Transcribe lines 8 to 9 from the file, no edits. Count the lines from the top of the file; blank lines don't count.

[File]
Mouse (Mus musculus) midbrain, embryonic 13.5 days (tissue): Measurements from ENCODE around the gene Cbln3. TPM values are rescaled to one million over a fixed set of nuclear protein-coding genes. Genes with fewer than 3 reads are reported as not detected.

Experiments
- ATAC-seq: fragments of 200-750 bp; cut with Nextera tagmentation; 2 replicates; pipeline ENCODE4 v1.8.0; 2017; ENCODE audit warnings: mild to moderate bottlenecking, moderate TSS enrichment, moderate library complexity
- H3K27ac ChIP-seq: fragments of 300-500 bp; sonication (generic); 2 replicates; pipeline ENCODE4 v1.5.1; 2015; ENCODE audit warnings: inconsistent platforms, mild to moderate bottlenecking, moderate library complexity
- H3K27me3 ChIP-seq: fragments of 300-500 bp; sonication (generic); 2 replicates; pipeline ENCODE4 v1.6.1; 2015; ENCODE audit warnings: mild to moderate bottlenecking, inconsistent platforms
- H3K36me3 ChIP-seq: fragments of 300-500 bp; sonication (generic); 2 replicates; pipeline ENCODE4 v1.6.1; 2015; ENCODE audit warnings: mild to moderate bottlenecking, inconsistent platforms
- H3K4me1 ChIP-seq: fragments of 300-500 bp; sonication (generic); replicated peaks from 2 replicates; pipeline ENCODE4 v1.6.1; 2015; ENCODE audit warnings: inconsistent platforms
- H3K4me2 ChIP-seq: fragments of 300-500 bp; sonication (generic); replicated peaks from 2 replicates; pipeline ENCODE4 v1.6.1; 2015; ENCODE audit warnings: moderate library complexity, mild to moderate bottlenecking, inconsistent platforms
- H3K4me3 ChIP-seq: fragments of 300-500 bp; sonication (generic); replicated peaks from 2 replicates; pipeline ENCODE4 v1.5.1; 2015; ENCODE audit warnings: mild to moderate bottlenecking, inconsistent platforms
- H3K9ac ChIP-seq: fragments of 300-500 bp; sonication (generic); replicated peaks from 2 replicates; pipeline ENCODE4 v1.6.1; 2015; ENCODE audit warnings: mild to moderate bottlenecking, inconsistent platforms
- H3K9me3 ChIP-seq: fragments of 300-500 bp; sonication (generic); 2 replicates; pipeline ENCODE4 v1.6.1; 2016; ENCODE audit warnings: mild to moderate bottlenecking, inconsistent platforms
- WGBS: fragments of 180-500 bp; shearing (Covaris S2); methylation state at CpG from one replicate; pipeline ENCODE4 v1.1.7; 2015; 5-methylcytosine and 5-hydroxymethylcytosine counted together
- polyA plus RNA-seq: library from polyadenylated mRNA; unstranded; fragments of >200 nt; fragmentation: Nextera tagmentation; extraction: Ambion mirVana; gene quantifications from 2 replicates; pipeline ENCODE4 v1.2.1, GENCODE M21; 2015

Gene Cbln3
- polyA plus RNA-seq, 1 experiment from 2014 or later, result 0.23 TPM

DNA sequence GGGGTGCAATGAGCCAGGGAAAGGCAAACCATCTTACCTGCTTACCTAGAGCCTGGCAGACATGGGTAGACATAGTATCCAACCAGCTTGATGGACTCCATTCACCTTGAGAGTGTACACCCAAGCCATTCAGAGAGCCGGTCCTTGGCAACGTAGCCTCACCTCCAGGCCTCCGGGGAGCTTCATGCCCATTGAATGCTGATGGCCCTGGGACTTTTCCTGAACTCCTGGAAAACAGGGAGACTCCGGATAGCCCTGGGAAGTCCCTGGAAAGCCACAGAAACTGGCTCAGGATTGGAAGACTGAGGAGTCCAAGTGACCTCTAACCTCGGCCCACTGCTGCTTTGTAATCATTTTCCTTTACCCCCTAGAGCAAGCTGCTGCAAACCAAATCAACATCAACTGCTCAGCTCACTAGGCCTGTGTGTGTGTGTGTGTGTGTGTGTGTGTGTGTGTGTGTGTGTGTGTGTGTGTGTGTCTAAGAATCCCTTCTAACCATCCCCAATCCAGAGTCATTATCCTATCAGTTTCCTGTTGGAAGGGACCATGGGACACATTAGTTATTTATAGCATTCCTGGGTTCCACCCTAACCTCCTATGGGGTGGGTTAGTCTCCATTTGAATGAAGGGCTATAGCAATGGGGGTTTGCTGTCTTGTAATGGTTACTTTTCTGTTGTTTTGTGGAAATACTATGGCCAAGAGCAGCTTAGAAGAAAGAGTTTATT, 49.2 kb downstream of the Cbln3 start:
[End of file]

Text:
- H3K4me2 ChIP-seq: fragments of 300-500 bp; sonication (generic); replicated peaks from 2 replicates; pipeline ENCODE4 v1.6.1; 2015; ENCODE audit warnings: moderate library complexity, mild to moderate bottlenecking, inconsistent platforms
- H3K4me3 ChIP-seq: fragments of 300-500 bp; sonication (generic); replicated peaks from 2 replicates; pipeline ENCODE4 v1.5.1; 2015; ENCODE audit warnings: mild to moderate bottlenecking, inconsistent platforms